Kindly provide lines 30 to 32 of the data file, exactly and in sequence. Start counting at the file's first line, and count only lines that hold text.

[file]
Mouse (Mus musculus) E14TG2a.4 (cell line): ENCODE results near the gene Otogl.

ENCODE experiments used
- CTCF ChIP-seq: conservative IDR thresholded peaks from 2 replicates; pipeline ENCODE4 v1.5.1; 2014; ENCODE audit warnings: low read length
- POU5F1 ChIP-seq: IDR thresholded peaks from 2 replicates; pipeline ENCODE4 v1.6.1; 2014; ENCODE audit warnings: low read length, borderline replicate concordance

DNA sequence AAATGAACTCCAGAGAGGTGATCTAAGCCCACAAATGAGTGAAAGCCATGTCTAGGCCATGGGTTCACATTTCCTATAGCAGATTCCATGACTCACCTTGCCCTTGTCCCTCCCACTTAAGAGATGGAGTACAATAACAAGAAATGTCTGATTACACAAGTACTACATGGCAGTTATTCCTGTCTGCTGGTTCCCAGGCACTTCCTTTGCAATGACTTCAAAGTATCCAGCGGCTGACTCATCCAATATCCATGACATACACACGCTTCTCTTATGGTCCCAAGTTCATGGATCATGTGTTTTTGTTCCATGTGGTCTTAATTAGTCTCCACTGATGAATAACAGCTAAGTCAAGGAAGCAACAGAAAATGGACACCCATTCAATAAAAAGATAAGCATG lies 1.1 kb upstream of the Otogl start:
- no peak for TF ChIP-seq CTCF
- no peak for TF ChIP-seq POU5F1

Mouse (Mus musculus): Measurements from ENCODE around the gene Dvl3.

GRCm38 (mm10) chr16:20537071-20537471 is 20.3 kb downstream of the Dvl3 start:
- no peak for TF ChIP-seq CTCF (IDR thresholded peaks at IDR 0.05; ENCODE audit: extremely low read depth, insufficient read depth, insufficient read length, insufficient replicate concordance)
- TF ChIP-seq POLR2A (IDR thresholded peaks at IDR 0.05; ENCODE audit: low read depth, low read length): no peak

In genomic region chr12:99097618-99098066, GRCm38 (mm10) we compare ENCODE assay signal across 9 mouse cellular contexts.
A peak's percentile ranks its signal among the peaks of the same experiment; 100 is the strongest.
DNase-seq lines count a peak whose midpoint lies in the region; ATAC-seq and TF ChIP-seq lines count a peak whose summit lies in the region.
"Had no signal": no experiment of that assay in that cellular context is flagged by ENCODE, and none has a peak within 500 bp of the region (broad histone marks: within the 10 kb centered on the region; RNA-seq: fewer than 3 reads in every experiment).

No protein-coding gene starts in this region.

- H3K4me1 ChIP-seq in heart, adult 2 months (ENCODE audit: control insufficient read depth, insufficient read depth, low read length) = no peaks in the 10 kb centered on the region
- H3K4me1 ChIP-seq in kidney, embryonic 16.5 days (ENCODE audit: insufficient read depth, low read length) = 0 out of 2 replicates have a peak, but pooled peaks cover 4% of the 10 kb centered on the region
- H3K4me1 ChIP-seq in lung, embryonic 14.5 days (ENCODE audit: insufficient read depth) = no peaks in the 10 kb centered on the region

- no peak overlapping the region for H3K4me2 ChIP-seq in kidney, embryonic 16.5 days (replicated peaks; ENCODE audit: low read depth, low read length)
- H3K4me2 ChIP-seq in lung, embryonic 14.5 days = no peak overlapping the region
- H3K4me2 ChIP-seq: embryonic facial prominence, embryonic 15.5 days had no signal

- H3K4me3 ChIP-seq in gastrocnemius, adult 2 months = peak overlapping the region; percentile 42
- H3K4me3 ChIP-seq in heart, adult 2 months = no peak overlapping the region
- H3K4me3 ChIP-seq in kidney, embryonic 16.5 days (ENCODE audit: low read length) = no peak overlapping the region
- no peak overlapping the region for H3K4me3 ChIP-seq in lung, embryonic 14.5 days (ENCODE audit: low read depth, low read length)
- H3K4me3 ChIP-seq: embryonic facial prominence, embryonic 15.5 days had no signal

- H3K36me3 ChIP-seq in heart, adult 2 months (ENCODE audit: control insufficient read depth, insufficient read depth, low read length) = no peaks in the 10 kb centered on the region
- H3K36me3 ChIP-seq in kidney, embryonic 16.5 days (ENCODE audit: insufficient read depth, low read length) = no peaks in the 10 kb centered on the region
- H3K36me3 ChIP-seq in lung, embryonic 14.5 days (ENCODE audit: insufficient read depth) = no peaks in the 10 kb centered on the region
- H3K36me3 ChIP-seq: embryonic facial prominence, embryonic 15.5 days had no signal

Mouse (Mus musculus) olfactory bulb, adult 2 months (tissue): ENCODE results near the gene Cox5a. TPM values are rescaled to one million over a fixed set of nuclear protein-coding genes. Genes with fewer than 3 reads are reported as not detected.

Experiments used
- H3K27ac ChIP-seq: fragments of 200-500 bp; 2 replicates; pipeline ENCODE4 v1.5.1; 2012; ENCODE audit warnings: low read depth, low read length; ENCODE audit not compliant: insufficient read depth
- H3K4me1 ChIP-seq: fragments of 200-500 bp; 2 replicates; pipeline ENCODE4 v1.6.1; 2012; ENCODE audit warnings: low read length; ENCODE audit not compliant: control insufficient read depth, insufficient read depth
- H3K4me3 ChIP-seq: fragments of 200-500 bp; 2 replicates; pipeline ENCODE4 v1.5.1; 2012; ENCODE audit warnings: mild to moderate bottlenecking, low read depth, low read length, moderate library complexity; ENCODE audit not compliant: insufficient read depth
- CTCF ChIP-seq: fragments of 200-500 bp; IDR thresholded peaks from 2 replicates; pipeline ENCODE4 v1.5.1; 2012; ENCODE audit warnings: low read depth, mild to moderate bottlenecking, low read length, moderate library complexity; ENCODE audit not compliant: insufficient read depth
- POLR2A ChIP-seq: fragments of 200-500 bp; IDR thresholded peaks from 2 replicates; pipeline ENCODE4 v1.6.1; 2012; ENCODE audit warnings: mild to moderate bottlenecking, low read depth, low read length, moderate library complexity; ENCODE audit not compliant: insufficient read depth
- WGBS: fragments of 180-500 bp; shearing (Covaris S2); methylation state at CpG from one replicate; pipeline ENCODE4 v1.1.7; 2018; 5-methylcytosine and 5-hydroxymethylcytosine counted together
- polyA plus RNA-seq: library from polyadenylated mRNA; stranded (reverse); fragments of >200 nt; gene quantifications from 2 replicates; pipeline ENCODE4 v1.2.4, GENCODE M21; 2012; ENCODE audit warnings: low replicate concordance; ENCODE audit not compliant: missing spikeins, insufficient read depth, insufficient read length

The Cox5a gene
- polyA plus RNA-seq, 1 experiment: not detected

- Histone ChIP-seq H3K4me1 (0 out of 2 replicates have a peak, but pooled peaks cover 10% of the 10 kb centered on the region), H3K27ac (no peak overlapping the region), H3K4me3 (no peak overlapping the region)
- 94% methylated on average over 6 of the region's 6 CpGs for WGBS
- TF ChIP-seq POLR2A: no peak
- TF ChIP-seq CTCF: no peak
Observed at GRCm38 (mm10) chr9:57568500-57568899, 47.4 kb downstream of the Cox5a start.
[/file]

- H3K36me3 ChIP-seq in lung, embryonic 14.5 days (ENCODE audit: insufficient read depth) = no peaks in the 10 kb centered on the region
- H3K36me3 ChIP-seq: embryonic facial prominence, embryonic 15.5 days had no signal

Mouse (Mus musculus) olfactory bulb, adult 2 months (tissue): ENCODE results near the gene Cox5a. TPM values are rescaled to one million over a fixed set of nuclear protein-coding genes. Genes with fewer than 3 reads are reported as not detected.